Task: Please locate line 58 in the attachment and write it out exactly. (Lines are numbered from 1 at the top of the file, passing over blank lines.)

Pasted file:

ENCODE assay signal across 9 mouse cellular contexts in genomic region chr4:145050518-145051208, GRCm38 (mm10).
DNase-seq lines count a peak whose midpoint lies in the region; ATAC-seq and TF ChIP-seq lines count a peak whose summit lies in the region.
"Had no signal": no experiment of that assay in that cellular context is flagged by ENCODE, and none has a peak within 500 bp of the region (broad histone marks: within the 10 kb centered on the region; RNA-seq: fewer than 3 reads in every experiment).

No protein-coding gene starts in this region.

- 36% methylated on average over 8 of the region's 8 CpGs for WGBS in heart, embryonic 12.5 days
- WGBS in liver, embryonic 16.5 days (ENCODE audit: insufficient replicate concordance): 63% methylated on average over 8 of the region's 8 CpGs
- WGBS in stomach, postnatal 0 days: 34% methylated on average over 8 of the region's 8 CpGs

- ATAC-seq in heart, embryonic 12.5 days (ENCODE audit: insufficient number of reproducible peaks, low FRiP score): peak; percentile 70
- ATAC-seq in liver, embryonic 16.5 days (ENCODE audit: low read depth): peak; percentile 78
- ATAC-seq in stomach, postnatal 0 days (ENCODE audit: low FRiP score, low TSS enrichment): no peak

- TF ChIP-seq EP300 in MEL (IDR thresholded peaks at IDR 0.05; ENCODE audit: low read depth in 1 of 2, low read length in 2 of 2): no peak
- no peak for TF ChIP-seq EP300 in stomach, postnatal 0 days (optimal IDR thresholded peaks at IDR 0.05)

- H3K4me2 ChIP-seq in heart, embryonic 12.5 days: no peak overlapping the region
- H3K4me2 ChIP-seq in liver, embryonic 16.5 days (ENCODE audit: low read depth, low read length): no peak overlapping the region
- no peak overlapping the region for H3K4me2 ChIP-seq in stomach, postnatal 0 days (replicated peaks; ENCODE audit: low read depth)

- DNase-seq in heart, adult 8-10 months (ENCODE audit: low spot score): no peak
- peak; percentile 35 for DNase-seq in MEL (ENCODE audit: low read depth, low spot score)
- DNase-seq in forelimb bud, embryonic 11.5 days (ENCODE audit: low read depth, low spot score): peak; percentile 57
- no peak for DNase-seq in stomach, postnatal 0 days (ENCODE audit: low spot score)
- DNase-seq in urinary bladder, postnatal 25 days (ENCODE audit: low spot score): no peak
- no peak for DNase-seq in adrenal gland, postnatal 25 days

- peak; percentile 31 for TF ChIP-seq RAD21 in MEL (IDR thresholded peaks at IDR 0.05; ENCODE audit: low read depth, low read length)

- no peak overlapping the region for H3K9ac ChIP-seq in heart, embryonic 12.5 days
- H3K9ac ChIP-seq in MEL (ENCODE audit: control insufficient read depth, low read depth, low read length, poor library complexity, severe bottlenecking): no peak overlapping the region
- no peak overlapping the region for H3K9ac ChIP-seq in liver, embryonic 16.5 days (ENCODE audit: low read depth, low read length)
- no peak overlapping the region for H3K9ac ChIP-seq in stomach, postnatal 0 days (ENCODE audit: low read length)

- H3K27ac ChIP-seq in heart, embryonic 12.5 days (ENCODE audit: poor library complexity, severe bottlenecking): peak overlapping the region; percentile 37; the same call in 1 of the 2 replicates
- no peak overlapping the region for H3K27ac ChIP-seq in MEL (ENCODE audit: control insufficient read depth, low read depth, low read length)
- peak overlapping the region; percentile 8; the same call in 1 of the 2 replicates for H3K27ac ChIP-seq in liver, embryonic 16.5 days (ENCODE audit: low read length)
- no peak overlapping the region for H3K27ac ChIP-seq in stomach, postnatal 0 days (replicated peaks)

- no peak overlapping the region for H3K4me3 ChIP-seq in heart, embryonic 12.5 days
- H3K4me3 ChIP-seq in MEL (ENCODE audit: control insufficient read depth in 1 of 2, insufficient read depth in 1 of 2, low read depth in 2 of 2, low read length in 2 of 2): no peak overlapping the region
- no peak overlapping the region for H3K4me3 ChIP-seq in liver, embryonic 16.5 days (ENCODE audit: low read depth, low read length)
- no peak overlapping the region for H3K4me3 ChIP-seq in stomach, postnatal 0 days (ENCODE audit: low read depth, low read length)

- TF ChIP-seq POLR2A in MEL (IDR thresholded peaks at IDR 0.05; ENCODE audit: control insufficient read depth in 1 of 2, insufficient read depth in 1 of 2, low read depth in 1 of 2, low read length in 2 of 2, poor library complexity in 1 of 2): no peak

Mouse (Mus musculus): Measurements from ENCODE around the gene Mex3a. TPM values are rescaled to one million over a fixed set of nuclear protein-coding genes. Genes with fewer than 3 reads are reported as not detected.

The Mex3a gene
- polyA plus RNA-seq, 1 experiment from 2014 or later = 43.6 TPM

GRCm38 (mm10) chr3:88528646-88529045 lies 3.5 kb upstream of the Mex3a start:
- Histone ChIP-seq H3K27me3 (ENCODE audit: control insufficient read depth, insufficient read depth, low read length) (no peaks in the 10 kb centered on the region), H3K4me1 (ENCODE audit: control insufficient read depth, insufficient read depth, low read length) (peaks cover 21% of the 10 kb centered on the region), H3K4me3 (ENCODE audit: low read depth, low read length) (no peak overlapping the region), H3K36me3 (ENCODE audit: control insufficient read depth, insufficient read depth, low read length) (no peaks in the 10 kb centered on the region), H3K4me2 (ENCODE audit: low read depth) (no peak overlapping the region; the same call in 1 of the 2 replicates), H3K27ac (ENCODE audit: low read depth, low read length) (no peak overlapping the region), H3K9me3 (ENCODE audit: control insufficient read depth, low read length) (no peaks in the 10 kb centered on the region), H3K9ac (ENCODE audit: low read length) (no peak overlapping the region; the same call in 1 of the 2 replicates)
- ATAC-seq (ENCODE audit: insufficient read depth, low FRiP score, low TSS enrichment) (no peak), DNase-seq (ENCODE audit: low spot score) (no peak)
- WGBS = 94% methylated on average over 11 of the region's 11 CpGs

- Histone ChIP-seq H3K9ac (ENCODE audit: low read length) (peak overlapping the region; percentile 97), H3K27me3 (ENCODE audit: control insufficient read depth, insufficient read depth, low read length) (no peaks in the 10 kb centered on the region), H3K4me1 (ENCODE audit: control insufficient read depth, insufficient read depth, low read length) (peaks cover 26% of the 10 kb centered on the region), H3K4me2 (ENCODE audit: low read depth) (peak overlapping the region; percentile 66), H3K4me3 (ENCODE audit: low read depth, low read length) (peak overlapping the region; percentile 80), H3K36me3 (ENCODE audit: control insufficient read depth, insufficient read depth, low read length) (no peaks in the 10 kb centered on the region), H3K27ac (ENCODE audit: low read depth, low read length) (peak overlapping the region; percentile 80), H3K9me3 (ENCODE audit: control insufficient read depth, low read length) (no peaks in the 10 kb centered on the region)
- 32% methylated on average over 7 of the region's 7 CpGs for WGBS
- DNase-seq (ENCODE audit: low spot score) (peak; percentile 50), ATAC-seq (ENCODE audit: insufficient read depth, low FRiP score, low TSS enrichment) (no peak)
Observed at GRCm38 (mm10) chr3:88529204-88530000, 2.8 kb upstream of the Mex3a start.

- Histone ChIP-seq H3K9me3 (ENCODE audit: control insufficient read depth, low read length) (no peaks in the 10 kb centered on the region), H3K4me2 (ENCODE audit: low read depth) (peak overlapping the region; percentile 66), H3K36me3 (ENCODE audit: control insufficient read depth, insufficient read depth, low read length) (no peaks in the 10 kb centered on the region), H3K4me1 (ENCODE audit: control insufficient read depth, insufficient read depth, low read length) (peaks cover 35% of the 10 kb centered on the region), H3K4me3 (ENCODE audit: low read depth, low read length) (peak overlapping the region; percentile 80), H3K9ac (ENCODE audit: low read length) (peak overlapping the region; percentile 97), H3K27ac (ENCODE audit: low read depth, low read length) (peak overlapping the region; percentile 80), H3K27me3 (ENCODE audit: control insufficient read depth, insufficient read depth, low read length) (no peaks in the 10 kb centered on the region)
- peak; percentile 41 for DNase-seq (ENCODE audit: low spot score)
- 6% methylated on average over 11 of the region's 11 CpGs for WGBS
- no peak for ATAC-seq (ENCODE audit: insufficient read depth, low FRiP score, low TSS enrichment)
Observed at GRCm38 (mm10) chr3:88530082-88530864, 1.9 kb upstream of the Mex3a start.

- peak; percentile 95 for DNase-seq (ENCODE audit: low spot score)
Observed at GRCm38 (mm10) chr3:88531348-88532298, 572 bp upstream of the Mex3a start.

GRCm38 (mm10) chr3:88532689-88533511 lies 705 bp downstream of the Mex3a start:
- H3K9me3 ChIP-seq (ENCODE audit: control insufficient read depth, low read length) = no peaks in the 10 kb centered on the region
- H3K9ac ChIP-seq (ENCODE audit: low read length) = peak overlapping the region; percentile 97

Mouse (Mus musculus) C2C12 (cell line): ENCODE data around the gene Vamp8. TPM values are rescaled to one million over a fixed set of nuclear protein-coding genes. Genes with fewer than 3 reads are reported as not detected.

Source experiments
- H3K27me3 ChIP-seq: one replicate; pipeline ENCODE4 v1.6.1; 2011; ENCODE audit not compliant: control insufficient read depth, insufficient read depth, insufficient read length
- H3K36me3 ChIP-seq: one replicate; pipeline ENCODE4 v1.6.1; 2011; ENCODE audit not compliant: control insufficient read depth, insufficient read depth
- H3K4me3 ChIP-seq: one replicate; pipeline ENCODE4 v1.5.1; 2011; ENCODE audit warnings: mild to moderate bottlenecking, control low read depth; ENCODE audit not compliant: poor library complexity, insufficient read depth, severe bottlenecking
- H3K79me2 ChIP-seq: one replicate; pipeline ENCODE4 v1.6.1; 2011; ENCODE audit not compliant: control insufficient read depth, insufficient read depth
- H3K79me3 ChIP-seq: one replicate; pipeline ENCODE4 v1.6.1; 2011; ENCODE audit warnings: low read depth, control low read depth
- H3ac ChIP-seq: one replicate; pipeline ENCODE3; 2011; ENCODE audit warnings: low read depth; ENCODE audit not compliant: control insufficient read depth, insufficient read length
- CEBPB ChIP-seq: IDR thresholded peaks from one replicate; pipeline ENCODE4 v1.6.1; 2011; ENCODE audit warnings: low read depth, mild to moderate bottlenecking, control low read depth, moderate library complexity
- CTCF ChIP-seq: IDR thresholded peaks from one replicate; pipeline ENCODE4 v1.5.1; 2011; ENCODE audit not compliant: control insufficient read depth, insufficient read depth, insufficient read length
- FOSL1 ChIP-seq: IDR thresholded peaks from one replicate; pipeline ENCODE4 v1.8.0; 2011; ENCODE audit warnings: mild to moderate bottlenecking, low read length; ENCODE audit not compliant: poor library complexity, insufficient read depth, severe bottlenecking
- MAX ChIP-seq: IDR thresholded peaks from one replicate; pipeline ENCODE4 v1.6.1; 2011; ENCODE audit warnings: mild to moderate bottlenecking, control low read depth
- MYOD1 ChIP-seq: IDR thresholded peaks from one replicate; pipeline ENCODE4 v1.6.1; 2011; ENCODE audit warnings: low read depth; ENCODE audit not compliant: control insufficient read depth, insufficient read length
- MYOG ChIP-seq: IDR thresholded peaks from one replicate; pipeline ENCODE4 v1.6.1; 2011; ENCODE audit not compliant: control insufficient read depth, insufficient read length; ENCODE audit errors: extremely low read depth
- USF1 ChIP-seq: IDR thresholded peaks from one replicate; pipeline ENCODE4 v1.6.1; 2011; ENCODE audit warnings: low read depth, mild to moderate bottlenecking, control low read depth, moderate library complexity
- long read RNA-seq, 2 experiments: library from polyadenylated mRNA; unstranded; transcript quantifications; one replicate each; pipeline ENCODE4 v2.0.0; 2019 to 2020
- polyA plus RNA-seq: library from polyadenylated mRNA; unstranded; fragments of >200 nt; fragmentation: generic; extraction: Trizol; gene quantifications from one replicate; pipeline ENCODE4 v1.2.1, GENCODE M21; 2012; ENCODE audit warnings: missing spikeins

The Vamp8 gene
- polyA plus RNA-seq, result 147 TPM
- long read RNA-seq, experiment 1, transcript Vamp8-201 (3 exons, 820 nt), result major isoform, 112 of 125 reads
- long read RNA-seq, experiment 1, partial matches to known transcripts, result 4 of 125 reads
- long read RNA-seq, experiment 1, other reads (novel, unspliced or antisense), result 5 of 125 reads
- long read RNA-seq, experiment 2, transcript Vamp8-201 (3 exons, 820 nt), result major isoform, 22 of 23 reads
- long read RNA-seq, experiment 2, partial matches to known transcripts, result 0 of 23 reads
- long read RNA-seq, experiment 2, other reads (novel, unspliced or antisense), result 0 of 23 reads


Source experiments